Wise Blood opens with Hazel Motes on a train to the city of Taulkinham. His bright blue suit and broad-brimmed hat make people mistake him for a “preacher,” but it soon becomes evident that although Hazel is consumed by the idea of redemption, he is not a Christian in any ordinary sense. For Hazel, Jesus is not a loving savior but rather “a wild ragged figure” who moves “from tree to tree in the back of his mind,” always beckoning him to step into the dark. This image had been planted by his grandfather, a circuit preacher who had often used his grandson as an object lesson, declaring that even for the unworthy child, Jesus would have died “ten million deaths” to redeem him. In the city, Hazel intends to demonstrate that he needs neither Jesus nor the sanguine redemption he provides.
In Taulkinham, Hazel meets Enoch Emery, an oafish young man who becomes an unwelcome companion. Together, they encounter a street evangelist, Asa Hawks, and his homely young daughter Sabbath Lily. Hazel is drawn to Hawks, whose name seems to mock the fact that he is blind. In an effort to demonstrate his rejection of both the necessity for redemption and the idea of sin that requires it, Hazel decides to seduce Sabbath, and on the following day, he seeks out Enoch to obtain Hawks’s address.
Enoch is driven instinctually by his “wise blood,” and he cannot surrender the information until Hazel agrees to accompany him in his daily routine, which culminates in the MVSEVM in a park in the heart of the city. Here, Enoch leads Hazel to a mummified dwarf, the central mystery in Enoch’s constricted world. Frustrated by this diversion, Hazel attacks Enoch and sets out alone to find Hawks.
That evening, Hazel locates the boarding house where Asa and Sabbath live, but before he confronts them, he decides to mimic Hawks’s ministry. Climbing on the hood of his Essex—a “rat-colored” rattletrap—Hazel preaches his first sermon for the Church Without Christ, “where the blind don’t see and the lame don’t walk and what’s dead stays that way.” Despite his blatant sacrilege, Hazel understands better than his auditors—who regard him with mild amusement if they regard him at all—the...
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SuperSummary, a modern alternative to SparkNotes and CliffsNotes, offers high-quality study guides for challenging works of literature. This 30-page guide for “Wise Blood” by Flannery O’Connor includes detailed chapter summaries and analysis covering 14 chapters, as well as several more in-depth sections of expert-written literary analysis. Featured content includes commentary on major characters, 25 important quotes, essay topics, and key themes like Identity and The Fallen Nature of Humanity.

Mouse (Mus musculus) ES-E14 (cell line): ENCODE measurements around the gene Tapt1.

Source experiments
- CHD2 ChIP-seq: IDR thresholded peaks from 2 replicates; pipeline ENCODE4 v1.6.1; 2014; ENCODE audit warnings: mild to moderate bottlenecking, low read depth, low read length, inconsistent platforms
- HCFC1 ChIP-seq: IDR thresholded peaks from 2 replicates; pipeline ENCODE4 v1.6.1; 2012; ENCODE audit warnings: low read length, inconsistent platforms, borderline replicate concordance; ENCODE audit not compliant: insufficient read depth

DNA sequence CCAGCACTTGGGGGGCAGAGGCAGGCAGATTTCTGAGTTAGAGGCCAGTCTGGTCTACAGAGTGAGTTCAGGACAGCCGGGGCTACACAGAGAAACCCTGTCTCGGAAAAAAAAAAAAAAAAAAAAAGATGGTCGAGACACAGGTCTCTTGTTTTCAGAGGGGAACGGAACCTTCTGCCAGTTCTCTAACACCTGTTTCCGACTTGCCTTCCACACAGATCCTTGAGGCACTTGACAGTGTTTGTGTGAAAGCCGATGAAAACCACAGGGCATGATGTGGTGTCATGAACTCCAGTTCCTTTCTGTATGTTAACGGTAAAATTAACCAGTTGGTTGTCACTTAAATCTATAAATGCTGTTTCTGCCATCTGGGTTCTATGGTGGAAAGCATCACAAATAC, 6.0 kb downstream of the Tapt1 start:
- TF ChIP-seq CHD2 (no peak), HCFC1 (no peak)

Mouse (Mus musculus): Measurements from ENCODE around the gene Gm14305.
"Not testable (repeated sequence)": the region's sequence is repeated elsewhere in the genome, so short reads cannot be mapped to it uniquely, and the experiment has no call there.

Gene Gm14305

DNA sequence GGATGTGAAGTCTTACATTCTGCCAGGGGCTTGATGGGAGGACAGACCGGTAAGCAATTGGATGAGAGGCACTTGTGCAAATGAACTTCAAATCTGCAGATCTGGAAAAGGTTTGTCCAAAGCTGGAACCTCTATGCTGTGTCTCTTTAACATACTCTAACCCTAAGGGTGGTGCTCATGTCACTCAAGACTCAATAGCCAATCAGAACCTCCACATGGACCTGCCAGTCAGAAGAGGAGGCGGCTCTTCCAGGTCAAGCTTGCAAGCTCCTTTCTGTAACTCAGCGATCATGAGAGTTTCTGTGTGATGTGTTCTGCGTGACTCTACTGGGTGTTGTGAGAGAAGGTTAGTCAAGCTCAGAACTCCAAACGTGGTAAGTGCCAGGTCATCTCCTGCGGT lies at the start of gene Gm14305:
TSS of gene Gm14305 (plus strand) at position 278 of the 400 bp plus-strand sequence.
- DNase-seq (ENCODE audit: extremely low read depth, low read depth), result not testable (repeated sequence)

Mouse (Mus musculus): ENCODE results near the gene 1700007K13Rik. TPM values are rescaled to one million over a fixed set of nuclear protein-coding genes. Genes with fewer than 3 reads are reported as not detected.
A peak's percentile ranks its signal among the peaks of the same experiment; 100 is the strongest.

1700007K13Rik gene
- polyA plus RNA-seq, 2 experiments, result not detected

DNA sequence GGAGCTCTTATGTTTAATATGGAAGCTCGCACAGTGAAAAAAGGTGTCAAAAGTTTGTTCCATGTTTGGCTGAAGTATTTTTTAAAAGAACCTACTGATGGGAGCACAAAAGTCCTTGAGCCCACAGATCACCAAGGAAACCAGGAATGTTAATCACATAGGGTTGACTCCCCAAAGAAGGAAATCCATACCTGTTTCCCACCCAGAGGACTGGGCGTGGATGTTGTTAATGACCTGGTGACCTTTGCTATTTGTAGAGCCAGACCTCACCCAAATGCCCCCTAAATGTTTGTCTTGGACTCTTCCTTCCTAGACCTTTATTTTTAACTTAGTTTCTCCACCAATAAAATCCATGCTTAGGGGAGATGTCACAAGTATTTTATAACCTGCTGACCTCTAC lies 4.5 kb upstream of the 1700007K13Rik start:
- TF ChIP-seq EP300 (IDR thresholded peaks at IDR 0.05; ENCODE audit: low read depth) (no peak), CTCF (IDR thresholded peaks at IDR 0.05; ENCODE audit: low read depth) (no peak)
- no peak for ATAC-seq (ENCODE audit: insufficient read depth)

Wise Blood is Flannery O’Connor’s first novel, and it is concerned with the journey of a young man named Hazel Motes. At the beginning of the narrative, Motes is traveling to Taulkinham, Tennessee, after fighting for four years in World War II. Before his military service, Motes had always intended to become a preacher like his grandfather before him, but his war experiences cause Motes to become an anti-religious nihilist.
After arriving in Taulkinham, Motes encounters a young man named Enoch Emery, who immediately annoy s him. Motes also encounters the blind beggar preacher, Asa Hawks, and becomes completely obsessed with him. He follows Hawks around and harasses him about his beliefs; Hawks retorts that only Jesus can save Motes from the path he is traveling.
Motes buys a used Essex from a car dealership and the car becomes not only his home and his church, but his whole life. The car allows Motes to wander around Taulkinham and preach his vision of a new church, the Church Without Christ. Motes increasingly spends him time preaching his ideals of a new (nonexistent) Jesus, but no one in Taulkinham is interested in what he has to say.
One day, Enoch Emery takes Motes to the Taulkinham museum to show him an ancient corpse, but Motes doesn’t care for the exhibit and storms off in a fit of rage. Enoch eventually decides that he will steal the corpse for Motes to use as his “new jesus” in his Church Without Christ, though he has no idea why he is compelled to do this. Motes ends up throwing the corpse against a wall and destroying it.
One day, a man named Onnie Jay Holy walks by one of Motes’s preaching sessions and is greatly impressed. As a talented orator, he begins to gather a crowd and tell them that Motes is the prophet. Motes denounces Onnie Jay as a farce and the two have a violent confrontation. Onnie swears that he will find his own prophet and will put Motes’ church out of business, but Motes eventually runs over Onnie’s new prophet in his car, killing him.
Soon after this, a policeman pulls Motes’ Essex over because he doesn’t like Motes’ face. The officer pushes Motes’ car over a cliff, which not only destroys the car but all of Motes’ dreams as well. After this, Motes blinds himself and takes to walking around Taulkinham with glass and rocks stuffed in his shoes. He wanders out into an icy rain storm and is found several days later lying exhausted in a ditch. One of the officers who finds him whacks Motes in the head with his baton, and Motes dies shortly thereafter. As the novel closes, it’s not readily apparent whether Motes has attained redemption or not.